“Cat Five’s homes will have other advantages besides being able to withstand hurricane-force winds. For example, Hawes expects the utility bills on his own home to be cut in half, and termites, a perennial problem in the Lowcountry, won’t be an issue.”
In September 1989, Hurricane Hugo roared through Charleston, soaking and slashing its way through the city, taking the lives of 27 South Carolina residents, causing $7 billion in damage along the U.S. East Coast and temporarily making it impossible to drive from Mount Pleasant to Sullivan’s Island or the Isle of Palms.
Ten years later, with Hurricane Floyd menacing the U.S. mainland, South Carolina Gov. Jim Hodges ordered Charleston-area residents to leave their homes along the coast. Around 400,000 of them headed for higher ground, taking part in one of the largest evacuations in U.S. history and creating a mammoth traffic jam made much worse by a severe lack of bathrooms and hotel rooms along the way. For many motorists, the two-hour trip to Columbia took eight times that long. The category 4 storm all but bypassed South Carolina, causing heavy damage in North Carolina and points north.
A long list of other hurricanes have threatened the Charleston area since, and, each time a monster storm makes its way across the Caribbean, the specter of evacuation hangs over residents of the Carolina coast. Such trepidation will be a thing of the past if Ray Hawes has his way. Using technology his company, Rapid Deployable Systems, Inc., developed for its military and business clients, Hawes hopes to build homes in the Lowcountry that will stand up to the force of a category 5 hurricane or even a major earthquake.
“If you’re spending $6 million to $8 million to build a house, why not invest additional money to make it totally safe?” Hawes asked rhetorically.
Hawes, his son Geoff and their new company, Cat Five Houses of Charleston, have already built two homes in Mount Pleasant. About two years ago, Geoff’s house was completely remodeled to withstand 150-mph winds. An aluminum frame was built around the existing structure, secured to the ground and covered with a steel roof. Its exterior is stucco, though other materials, such as brick, could be used as well for the outside of the home.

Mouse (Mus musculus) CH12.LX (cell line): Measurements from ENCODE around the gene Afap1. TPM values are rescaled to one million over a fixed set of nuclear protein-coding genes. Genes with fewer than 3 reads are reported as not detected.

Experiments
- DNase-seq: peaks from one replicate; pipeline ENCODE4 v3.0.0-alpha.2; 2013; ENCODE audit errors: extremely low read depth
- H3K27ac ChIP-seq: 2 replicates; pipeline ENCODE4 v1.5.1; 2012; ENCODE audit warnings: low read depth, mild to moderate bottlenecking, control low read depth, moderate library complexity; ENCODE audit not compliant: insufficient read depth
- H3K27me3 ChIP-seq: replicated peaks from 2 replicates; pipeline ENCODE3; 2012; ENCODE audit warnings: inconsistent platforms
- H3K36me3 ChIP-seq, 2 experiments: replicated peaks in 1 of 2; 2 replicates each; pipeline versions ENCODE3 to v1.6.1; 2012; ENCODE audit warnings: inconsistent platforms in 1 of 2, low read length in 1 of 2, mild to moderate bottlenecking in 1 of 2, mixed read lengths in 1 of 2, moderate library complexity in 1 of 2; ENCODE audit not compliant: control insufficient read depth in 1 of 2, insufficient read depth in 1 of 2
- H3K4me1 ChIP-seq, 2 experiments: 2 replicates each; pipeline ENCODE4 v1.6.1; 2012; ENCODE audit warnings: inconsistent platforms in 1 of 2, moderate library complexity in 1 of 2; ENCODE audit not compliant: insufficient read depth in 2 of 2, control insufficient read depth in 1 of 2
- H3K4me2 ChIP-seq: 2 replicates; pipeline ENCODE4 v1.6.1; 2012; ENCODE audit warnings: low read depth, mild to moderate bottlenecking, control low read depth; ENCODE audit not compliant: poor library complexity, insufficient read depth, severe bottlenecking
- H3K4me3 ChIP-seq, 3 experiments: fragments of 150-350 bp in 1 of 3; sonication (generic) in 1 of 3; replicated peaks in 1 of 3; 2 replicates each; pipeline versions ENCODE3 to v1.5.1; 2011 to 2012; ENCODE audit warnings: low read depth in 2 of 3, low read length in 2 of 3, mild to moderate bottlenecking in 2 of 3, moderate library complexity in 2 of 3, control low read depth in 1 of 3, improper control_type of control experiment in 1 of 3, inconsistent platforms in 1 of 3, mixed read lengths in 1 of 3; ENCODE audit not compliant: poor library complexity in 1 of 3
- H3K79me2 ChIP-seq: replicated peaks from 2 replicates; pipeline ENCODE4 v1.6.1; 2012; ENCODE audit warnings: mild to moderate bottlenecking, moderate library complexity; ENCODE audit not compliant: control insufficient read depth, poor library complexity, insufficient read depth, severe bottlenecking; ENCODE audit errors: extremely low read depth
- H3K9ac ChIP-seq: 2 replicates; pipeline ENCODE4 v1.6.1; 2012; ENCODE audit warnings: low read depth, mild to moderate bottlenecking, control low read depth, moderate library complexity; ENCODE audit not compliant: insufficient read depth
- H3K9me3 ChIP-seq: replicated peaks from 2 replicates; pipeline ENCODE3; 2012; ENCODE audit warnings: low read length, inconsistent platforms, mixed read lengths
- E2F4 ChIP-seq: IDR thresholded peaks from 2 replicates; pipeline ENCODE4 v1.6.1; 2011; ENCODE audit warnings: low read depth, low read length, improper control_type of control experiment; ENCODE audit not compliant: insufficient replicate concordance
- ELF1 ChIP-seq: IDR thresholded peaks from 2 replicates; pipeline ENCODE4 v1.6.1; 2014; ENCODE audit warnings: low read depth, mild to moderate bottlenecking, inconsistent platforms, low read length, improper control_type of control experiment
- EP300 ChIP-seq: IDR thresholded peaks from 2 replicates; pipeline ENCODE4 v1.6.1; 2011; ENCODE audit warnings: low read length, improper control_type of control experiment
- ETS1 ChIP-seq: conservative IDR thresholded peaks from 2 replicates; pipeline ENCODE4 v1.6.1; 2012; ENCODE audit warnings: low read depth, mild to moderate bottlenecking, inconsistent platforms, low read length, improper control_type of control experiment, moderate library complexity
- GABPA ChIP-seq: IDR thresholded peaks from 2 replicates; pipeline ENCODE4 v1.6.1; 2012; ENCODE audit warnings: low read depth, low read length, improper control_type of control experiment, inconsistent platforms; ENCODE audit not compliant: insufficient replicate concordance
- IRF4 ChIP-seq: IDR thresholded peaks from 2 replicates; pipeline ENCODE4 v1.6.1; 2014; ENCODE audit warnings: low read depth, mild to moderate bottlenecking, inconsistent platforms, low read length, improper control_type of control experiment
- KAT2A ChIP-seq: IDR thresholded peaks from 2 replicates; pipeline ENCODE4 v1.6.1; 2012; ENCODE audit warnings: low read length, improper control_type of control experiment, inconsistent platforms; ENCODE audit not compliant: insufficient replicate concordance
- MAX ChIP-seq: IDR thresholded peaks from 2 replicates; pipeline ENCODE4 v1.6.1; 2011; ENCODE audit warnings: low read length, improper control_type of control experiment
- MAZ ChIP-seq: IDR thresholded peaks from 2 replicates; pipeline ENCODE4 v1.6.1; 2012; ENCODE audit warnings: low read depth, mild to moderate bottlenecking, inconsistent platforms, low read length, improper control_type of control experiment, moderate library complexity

“When it comes to upgrading existing properties, Cat Five Houses of Charleston offers a wide array of solutions ranging from a simple external framework bolted into an existing timber structure, which has minimal intrusion, to a total rework, complete with internal support beams,” Ray Hawes commented.
He and his wife recently moved into Mount Pleasant’s other hurricane-proof house, a modern, two-story structure with a huge storage area and garage beneath that overlooks Charleston National Golf Club. Other than the thickness of the walls, which are insulated between the interior of the house and the aluminum framing, it’s impossible to distinguish the home from one that might be blown away by one of the many hurricanes that threaten the serenity of the coast every year between June 1 and Nov. 30.
Both homes are a testament to Hawes’ theory that he can help design houses that are pleasing to the eye and at the same time wind-proof. He said Cat Five Houses of Charleston can work with an architect and builder to produce a house of any shape or design.
“We’re not going to be defeated by shape,” he said, pointing out that his company won’t be competing with builders but will be enhancing their work by producing the foundation and framework for hurricane-proof homes.